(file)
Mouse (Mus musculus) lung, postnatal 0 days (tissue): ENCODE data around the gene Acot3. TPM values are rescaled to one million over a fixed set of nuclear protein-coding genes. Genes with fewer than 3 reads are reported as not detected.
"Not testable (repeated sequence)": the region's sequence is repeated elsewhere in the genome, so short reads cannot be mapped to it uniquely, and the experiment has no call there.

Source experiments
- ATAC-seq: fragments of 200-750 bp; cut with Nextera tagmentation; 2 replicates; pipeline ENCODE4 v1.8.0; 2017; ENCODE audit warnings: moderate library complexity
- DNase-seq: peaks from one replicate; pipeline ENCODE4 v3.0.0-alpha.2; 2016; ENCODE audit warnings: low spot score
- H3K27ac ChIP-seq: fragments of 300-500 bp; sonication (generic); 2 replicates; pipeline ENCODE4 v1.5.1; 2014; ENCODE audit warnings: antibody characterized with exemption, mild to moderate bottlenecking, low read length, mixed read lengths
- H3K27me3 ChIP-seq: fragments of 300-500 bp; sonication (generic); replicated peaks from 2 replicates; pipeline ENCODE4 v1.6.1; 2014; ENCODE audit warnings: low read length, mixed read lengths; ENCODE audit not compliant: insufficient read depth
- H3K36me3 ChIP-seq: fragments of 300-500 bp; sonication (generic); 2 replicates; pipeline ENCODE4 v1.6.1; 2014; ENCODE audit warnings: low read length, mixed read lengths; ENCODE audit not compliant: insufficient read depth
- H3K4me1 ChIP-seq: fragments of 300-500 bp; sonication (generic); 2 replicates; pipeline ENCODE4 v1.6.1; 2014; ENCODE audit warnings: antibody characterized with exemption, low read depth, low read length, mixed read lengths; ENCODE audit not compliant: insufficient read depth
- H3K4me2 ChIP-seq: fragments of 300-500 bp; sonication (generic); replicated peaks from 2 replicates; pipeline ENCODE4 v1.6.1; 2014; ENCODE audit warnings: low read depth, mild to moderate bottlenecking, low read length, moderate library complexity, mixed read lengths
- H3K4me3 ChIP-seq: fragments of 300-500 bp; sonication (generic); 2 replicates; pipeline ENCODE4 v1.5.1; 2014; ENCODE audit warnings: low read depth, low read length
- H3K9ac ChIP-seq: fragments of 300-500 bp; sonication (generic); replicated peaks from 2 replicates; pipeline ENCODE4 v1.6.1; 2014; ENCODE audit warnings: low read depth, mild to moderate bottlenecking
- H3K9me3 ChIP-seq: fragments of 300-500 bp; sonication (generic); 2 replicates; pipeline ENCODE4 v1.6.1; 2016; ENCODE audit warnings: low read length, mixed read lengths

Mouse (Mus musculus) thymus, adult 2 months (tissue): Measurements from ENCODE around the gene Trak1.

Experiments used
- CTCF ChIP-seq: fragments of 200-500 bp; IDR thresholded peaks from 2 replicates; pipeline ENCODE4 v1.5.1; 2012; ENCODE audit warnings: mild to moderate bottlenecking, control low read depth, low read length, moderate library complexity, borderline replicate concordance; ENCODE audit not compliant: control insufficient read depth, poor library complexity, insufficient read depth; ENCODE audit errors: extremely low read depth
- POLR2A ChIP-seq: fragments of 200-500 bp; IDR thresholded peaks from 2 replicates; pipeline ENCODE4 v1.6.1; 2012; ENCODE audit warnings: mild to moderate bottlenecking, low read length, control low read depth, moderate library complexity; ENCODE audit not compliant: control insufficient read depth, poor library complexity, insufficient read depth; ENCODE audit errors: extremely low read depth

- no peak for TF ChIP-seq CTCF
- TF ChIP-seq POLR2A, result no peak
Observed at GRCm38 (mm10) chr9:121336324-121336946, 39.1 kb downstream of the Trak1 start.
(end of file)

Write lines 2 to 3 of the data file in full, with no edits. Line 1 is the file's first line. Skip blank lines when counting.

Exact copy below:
"Not testable (repeated sequence)": the region's sequence is repeated elsewhere in the genome, so short reads cannot be mapped to it uniquely, and the experiment has no call there.

Source experiments